London 1895 - Steyning 1978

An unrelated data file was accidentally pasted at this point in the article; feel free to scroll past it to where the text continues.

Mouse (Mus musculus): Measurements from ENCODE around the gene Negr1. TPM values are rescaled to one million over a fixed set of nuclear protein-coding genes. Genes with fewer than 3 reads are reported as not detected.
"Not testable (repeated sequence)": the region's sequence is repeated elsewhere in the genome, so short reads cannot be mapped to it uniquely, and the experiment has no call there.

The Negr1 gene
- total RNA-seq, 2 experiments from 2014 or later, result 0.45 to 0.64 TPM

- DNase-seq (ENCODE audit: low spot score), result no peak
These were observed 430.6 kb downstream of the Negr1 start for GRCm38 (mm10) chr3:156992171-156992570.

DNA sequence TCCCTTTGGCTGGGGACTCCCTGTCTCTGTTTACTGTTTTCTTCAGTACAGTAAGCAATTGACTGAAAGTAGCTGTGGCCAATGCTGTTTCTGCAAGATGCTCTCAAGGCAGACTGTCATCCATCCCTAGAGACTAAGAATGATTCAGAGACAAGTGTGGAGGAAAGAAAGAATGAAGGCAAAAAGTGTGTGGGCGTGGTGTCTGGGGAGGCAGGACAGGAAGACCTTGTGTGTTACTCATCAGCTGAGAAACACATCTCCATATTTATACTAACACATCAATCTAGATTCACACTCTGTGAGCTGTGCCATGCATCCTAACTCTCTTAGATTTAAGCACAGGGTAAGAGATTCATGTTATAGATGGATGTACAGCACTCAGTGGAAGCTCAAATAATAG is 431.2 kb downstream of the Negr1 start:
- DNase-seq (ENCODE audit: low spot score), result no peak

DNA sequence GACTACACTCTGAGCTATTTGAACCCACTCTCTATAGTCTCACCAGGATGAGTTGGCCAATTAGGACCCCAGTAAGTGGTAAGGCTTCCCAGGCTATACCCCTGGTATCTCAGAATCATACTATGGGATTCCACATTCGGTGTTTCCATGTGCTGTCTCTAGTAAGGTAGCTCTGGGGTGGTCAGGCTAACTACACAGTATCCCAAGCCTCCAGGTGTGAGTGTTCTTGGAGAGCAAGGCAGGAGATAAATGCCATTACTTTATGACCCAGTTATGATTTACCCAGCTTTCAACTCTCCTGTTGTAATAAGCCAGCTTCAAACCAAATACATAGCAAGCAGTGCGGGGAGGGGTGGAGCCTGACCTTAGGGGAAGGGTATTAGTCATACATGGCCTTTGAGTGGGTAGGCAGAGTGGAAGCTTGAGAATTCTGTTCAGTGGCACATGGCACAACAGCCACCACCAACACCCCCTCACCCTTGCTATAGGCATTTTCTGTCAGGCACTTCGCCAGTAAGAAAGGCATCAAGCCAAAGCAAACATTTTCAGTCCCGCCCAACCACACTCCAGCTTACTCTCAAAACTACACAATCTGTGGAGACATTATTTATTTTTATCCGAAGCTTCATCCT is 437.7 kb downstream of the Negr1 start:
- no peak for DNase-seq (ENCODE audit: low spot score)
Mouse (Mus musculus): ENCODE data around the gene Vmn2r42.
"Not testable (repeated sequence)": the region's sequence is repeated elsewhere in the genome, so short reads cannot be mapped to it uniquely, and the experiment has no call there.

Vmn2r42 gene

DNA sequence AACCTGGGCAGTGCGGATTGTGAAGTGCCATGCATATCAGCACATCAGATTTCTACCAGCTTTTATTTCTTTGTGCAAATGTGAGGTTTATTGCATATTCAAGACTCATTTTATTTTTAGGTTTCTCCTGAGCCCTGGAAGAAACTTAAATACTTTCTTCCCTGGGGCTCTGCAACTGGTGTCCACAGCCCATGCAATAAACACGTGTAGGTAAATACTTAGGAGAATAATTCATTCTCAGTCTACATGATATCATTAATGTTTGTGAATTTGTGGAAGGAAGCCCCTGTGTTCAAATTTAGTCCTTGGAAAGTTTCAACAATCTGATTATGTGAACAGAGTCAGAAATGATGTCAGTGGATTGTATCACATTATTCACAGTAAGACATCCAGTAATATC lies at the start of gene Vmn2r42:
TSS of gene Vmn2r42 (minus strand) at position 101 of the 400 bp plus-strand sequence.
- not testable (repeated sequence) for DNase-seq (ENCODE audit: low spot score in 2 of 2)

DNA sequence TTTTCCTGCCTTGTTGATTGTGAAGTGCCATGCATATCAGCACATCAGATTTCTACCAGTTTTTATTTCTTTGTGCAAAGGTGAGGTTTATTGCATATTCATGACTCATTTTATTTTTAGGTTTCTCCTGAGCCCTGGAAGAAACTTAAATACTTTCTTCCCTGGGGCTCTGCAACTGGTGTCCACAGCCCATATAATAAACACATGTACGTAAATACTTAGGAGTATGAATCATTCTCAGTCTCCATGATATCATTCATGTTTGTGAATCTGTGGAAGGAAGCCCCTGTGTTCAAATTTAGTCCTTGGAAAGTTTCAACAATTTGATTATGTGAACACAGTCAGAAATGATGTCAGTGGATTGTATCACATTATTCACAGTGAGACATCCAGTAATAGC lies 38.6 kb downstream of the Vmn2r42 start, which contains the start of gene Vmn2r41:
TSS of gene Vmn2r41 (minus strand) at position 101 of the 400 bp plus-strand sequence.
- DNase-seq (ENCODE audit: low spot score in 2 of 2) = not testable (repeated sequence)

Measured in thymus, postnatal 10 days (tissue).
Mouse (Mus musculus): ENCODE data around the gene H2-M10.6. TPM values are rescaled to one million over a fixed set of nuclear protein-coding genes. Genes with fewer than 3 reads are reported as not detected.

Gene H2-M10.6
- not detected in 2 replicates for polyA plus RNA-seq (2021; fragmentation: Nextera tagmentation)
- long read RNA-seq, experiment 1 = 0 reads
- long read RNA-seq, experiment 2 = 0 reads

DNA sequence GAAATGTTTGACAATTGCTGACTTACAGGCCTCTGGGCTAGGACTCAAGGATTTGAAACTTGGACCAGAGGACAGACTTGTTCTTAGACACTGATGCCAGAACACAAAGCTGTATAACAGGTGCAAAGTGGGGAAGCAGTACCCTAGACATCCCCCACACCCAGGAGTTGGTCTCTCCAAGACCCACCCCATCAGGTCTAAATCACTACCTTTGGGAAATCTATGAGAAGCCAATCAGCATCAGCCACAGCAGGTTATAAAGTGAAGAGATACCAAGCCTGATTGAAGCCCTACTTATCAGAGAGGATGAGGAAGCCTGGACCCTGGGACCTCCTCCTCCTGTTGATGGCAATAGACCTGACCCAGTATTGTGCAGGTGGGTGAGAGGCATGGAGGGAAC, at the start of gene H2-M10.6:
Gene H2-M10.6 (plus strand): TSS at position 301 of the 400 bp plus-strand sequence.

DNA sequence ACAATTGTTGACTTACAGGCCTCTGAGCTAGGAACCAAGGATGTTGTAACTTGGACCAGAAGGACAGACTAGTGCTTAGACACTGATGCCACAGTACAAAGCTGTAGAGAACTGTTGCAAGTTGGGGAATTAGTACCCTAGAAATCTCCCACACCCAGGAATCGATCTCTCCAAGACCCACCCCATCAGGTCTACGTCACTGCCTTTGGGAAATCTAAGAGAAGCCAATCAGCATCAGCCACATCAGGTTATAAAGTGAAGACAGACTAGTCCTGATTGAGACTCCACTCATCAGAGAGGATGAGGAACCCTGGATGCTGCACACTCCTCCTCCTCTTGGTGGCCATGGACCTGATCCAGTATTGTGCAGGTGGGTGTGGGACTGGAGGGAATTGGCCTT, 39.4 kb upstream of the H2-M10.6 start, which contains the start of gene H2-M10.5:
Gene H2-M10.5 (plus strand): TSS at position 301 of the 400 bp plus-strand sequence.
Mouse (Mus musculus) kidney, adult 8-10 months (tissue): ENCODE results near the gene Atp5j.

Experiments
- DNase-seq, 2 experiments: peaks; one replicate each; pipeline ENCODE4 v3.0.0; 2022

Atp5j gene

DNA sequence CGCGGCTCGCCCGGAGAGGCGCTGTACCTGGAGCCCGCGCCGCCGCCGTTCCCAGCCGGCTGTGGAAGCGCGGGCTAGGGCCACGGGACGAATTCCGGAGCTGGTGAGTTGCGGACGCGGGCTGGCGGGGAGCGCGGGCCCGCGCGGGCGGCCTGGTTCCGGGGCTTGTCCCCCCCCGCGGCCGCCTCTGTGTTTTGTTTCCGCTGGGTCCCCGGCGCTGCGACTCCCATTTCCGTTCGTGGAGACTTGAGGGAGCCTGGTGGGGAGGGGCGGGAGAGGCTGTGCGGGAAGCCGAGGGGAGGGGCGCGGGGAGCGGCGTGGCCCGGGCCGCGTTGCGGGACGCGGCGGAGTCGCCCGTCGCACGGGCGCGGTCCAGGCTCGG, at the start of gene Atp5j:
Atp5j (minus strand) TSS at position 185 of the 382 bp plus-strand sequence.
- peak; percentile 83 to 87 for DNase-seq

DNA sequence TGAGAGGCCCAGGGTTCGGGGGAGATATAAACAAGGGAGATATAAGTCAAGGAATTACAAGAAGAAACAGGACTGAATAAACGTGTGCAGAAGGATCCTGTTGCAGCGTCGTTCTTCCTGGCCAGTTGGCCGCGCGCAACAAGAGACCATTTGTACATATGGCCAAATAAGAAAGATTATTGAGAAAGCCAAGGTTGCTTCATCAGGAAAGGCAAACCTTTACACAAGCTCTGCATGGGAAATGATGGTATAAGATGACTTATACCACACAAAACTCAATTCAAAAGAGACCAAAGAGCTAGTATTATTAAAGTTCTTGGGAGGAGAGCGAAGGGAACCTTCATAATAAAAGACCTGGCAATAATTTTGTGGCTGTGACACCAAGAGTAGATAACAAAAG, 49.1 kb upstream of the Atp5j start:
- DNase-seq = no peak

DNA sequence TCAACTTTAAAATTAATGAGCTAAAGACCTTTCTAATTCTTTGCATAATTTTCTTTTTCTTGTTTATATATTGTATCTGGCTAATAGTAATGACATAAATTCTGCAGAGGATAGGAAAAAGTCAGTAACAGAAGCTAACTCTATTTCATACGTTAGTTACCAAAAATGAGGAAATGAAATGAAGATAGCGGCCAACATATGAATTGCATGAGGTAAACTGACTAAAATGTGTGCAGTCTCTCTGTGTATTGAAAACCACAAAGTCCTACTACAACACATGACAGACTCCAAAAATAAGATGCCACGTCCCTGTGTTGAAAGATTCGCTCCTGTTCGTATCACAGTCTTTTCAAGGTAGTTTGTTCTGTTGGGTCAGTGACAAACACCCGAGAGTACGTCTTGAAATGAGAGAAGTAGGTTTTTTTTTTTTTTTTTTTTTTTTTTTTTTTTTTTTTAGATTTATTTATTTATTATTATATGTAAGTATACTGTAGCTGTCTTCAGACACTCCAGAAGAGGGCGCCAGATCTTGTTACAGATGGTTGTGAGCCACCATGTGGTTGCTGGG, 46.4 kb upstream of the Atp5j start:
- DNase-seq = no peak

Born into a wealthy Jewish family in London, as a teenager Hannah Gluckstein rebelled against her conservative upbringing, cutting her hair, dressing in men’s clothes and rejecting her given name, eventually insisting on being referred to simply as ‘Gluck’. She attended the St. John’s Wood Art School and on a visit to the artist’s colony of Lamorna in southwest Cornwall befriended the painters Alfred Munnings, Samuel John ‘Lamorna’ Birch and Laura and Harold Knight, who encouraged her in her desire to become an artist. As a result, she left her family home in London for good, and returned to work at Lamorna Cove. She came to love Cornwall and kept a studio there throughout her life. One early supporter was the department store magnate Gordon Selfridge, who set up a studio within his store for Gluck to paint portraits in one sitting, although she soon abandoned this as she felt it was making her work too slick, and also because she always preferred to choose her own subjects. Over the course of her career, Gluck painted landscapes, theatrical scenes, exquisite floral still lives and, especially, a series of superb and stylish portraits. She worked very slowly, and chose to only have one-man exhibitions, refusing to take part in group shows. Her first solo exhibition was held at the Dorien Leigh Galleries in 1924, arranged by one of her first supporters, the photographer E. A. Hoppé, and all sixty works in the show were sold. A second exhibition of forty-four works was mounted at the Fine Art Society in 1926, and again met with much critical and commercial success. Around the same time Gluck moved into a large house in Hampstead and had a modern and airy studio built in the garden. She lived there with her lover, the society florist Constance Spry, whose work inspired Gluck to begin painting the large flower compositions for which she became well known. For her next exhibition in 1932, she transformed the galleries of the Fine Art Society into a ‘Gluck room’, decorated with wall panels and pilasters in a muted colour scheme to create a harmonious arrangement of interior decoration. She also had her paintings framed in a special white, three-stepped frame of her own patented design, which came to be known as the Gluck frame, and was used for all her work from then on. The exhibition of twenty-nine paintings, including eleven of flowers, was again a huge triumph, and was followed by another equally successful show of thirty-three pictures in 1937. In between these two exhibitions Gluck met the one great love of her life, the socialite and philanthropist Nesta Obermer, with whom she was to have an intense relationship until 1944, and who remained a lifelong friend. After the 1937 exhibition, Gluck spent most of her time travelling with Nesta and seems to have only completed one painting - a commissioned portrait -before the outbreak of the Second World War, which destroyed the world of high society and style that she had flourished in. Her London home was requisitioned by the Auxiliary Fire Service and to be near Nesta she moved to a small house in Plumpton in East Sussex, where she began working on portrait commissions. However, she also began suffering from what seems to have been panic attacks which prevented her from being very productive. Her relationship with Nesta also began to suffer, and in 1944 Gluck moved to the Chantry House in the West Sussex town of Steyning, the home of the sisters and journalists Nora and Edith Shackleton Heald. The latter was to become the artist’s longtime partner, and Gluck lived with her at the Chantry House for the rest of her life. She painted relatively little, compared to her life in London before the war, and instead focussed her attention, for more than a decade, on a personal campaign to improve the quality of fine artist’s materials and establish a recognized British standard for them. She did not exhibit her work in public in London for over thirty-five years, until a retrospective exhibition at the Fine Art Society in 1973, which included mainly works from the 1920s and 1930s, along with some recent paintings. Despite the huge success of the exhibition, Gluck suffered from poor health and was unable to work again. She died in January 1978, at the age of eighty-two, and a memorial exhibition was held at the Fine Art Society in the winter of 1980.